Myra Woods showing the International Freeform Crochet Group's
collective work; image from my 2007 blog entry,
"Oh, Those Freeformers!"

Note: Gwen even includes some history behind a collective piece of work by members of the 
 International Freeform Crochet Group which I am proud to state I contributed to. (see image above)

Thursday, January 16, 2014

The Wonderment of Miniature

rare black Boye WWII Crochet Hook, Silk sewing thread
I am venturing, for my first time - ever, down that famous bunny hole, entering into the world of Alice in Wonderland.  I am talking about where things are big, and things are small, and thinking of impossible things are indeed quite possible.
“Alice: This is impossible!
The Mad Hatter: Only if you believe it is.”
             ~ Lewis Carroll

I'm talking about Miniature Crochet.

I have crocheted with thread before, in crocheting doilies and Irish Crochet projects and such. But I have never, other than admiring other people's amazing work and purchasing the book on Miniature Crochet, ventured any deeper into the world of miniatures.

zooming in...doily pattern can be found in the book,
Doilies in Color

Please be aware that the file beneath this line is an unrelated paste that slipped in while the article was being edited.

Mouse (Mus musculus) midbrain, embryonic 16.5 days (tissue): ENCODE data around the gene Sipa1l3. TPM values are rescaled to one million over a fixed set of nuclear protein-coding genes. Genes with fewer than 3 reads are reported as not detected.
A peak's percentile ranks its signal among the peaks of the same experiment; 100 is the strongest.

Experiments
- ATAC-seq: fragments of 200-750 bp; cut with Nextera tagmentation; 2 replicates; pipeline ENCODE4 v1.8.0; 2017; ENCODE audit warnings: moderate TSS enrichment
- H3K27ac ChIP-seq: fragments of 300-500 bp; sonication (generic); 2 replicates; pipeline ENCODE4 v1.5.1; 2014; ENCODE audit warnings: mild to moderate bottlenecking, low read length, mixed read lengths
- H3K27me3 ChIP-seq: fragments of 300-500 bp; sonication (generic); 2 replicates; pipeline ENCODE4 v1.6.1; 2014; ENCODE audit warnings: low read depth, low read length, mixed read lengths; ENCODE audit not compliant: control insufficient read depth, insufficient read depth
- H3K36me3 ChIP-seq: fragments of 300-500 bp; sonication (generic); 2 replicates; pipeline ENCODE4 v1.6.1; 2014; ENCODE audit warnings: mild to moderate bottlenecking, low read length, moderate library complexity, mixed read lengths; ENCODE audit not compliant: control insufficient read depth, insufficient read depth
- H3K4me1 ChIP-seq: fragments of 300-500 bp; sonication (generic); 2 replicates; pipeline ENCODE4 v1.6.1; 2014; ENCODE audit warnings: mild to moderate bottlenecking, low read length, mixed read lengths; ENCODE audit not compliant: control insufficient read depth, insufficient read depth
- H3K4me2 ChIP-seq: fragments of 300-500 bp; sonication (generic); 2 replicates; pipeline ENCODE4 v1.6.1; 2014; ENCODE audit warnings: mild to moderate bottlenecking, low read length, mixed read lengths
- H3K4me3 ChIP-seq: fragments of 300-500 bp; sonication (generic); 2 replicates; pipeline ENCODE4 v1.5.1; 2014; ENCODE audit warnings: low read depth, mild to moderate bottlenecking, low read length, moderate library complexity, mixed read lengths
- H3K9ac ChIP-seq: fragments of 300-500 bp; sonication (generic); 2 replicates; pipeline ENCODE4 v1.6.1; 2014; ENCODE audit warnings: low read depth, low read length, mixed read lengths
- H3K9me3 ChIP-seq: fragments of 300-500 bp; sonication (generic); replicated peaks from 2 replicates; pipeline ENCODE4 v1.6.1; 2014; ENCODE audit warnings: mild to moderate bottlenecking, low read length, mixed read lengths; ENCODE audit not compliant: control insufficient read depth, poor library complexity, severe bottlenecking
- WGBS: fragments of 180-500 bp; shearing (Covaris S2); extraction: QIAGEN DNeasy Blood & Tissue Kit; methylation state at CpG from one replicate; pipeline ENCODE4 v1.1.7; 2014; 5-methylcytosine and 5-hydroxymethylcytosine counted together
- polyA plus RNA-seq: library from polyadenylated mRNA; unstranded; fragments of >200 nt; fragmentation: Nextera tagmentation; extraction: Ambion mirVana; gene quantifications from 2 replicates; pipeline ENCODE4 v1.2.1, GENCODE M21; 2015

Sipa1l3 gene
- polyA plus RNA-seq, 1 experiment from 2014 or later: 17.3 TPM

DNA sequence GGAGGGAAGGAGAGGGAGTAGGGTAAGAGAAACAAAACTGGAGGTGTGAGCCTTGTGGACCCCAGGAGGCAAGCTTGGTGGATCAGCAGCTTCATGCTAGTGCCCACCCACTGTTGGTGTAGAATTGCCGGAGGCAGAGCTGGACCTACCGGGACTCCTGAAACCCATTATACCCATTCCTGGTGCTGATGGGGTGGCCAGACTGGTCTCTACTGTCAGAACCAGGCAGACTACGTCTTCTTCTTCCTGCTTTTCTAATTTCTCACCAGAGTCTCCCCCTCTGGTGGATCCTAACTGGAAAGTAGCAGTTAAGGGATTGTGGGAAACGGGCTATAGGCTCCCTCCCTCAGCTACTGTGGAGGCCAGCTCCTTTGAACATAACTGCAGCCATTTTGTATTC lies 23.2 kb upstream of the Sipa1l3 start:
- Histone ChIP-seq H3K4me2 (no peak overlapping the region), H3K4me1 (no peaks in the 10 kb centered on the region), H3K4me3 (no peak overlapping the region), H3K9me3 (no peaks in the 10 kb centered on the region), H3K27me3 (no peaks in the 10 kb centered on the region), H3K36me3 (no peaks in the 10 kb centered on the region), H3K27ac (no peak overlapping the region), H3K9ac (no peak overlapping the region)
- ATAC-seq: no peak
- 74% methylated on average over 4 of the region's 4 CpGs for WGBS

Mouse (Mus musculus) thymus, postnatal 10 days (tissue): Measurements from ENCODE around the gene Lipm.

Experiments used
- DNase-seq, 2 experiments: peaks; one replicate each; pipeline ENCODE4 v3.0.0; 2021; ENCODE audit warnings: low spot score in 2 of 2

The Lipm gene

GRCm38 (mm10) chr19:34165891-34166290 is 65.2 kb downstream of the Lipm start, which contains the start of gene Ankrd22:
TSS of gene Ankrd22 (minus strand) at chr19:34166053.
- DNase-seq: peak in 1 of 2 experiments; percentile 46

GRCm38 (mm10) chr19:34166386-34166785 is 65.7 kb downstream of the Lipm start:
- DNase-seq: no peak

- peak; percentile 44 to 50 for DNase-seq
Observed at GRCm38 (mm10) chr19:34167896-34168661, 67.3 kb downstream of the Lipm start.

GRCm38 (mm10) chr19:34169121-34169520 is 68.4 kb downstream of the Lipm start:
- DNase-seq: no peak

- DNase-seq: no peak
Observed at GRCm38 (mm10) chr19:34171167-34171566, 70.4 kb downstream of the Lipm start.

Still working on my comic newspaper doily for my CGOA's Chapter's "Hello Doily Challenge," I decided it would be fun to also have a tiny version of the same doily crocheted in sewing thread.  You know, as a comparison of big and small, paper and ____.  Paper and silk! I purchased a spool of silky sewing thread that changes color.  Once I was home, I grabbed one of my black World War II Bates crochet hooks (size 10/ 1.5mm) and set to crocheting my beginning chains required by the pattern.

Let me state that it was at that very moment I felt like Alice as she started tumbling down that rabbit hole!  I was lost.  I couldn't see my stitches, and the thread was so darn slippery!  Had I read this excellent blog post on Choosing Threads first, I think I would have chosen a different thread to start this journey with! 

I would also recommend getting something to magnify -- such as a good pair of glasses -- as well.  I located two pairs of glasses (2.0 and 1.5 magnifying glasses) and can now turn the impossible into the possible if I wear both glasses at the same time.  (The next time I venture out to the store I'll pick up a single pair of strong magnifying glasses that can do the job of both.  Unfortunately, the magnification is also pointing out that I am in need of a manicure -- add that to the list of recommendations.)